To reduce gas evolution and increase the degree of battery charge, it is advisable to stepwise decrease the current strength as the charging voltage increases. When the voltage reaches 14.4 V, the charging current is reduced by half (3 Amperes for a battery with a capacity of 60 A • h) and at this current the charge is continued until gas evolution begins. When charging the latest generation of batteries, which do not have openings for adding water, it is advisable to reduce the current by half again when charging voltage is increased to 15 V (1.5 A for 60 Ah batteries).

The battery is considered fully charged when the current and voltage during the charge are stored unchanged for 1-2 hours. For modern maintenance-free batteries, this condition occurs at a voltage of 16.3-16.4 V, depending on the composition of the alloys of the lattices and the purity of the electrolyte.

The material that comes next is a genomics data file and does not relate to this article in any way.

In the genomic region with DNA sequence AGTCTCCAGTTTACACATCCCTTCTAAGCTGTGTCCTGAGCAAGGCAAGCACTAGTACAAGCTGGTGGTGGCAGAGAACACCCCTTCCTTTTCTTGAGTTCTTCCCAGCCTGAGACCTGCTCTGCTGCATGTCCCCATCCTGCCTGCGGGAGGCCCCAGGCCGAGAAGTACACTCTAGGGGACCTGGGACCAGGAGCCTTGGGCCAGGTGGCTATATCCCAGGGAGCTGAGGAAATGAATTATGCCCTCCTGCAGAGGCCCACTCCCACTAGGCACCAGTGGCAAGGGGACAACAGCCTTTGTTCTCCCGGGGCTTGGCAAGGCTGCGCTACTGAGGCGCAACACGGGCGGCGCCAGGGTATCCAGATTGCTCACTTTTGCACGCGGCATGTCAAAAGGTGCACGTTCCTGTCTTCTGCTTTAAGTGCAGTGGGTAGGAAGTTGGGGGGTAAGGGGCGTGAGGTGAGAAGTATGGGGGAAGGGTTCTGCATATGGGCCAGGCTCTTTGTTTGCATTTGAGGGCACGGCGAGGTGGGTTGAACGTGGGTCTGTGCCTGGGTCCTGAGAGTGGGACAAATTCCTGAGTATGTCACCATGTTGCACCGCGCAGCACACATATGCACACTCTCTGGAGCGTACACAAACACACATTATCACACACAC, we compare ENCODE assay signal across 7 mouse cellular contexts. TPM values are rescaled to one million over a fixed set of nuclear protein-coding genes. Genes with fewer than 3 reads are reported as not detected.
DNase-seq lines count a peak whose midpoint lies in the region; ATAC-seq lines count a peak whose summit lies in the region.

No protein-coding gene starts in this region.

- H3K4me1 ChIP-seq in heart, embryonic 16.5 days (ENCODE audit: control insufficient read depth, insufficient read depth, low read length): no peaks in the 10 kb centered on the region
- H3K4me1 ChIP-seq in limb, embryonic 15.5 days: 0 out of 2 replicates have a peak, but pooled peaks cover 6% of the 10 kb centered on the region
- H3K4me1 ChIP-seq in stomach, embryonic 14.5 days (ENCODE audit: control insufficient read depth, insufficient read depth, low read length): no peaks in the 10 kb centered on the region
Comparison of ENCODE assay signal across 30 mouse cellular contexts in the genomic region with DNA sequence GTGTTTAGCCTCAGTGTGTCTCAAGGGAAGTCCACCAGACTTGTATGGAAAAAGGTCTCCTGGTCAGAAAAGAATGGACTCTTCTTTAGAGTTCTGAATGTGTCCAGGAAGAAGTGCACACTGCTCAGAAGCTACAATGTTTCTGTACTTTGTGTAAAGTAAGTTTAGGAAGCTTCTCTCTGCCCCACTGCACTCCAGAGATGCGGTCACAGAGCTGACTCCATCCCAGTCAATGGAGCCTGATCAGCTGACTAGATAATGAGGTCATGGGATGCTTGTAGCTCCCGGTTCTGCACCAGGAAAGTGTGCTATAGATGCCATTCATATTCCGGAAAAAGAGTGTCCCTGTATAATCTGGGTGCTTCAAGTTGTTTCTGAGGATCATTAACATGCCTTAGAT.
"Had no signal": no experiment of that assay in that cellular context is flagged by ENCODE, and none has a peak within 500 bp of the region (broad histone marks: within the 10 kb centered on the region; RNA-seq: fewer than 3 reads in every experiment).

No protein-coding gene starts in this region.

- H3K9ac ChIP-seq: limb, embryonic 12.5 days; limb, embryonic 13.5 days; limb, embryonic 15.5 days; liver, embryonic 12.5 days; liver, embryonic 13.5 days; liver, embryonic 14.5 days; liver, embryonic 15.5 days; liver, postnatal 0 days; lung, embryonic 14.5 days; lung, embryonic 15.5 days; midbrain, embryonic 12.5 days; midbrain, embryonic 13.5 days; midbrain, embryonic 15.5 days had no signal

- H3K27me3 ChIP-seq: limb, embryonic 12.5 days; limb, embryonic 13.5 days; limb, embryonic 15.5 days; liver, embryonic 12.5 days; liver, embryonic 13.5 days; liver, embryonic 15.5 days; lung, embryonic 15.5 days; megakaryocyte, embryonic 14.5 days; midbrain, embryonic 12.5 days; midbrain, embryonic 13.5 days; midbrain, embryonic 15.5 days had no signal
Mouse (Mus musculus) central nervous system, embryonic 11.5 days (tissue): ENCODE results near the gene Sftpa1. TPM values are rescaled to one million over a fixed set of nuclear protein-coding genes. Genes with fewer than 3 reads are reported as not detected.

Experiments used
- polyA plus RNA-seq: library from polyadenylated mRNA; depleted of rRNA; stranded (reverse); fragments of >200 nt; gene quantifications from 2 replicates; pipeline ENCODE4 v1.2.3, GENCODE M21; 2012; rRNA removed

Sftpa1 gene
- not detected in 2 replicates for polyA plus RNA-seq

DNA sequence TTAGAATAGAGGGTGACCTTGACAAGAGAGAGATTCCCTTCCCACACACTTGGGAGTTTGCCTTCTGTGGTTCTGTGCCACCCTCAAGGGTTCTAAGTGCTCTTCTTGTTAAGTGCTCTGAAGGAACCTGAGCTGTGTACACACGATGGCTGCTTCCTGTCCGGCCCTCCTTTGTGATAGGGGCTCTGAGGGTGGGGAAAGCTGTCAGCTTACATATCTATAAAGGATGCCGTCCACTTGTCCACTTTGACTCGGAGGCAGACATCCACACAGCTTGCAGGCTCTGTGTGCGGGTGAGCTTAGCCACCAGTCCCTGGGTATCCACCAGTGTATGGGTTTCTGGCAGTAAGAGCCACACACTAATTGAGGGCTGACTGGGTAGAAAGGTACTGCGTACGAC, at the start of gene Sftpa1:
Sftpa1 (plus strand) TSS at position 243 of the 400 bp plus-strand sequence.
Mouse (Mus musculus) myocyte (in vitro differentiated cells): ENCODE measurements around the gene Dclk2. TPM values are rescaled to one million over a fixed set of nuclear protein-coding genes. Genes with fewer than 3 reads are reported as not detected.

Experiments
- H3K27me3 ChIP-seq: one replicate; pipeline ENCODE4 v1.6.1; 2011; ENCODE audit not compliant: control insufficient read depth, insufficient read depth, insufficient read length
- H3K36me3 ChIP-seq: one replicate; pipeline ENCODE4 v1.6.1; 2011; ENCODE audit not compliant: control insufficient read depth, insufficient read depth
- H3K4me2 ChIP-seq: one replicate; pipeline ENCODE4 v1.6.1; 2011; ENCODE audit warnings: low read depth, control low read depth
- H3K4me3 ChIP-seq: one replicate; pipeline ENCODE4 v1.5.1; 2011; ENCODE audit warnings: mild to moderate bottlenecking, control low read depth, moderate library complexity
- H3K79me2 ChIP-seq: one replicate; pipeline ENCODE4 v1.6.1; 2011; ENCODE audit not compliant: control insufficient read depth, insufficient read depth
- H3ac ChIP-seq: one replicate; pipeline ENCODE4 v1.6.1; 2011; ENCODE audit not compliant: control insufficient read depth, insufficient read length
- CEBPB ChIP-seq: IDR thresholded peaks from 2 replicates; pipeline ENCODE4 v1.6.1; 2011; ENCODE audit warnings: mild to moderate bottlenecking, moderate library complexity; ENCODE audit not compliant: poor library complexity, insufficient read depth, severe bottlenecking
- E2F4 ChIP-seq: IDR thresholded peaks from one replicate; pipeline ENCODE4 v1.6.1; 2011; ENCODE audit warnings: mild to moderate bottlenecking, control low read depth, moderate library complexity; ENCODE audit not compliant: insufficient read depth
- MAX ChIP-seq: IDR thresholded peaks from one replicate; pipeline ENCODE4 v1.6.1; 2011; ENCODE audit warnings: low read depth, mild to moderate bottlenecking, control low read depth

Constant voltage charge

When charging with this method, the degree of charge of the battery at the end of the charge directly depends on the magnitude of the charging voltage that the charger provides. So, for example, in 24 hours of continuous charge at a voltage of 14.4 V, a 12-volt battery will be charged at 75-85%, at a voltage of 15 V – at 85-90%, and at a voltage of 16 V – at 95-97%. It is possible to fully charge the battery for 20-24 hours at a charger voltage of 16.3-16.4 V.

At the first moment of turning on the current, its value can reach 40-50 A or more, depending on the internal resistance (capacity) of the battery. Therefore, the charger is equipped with circuit solutions limiting the maximum charge current to 20-25 A.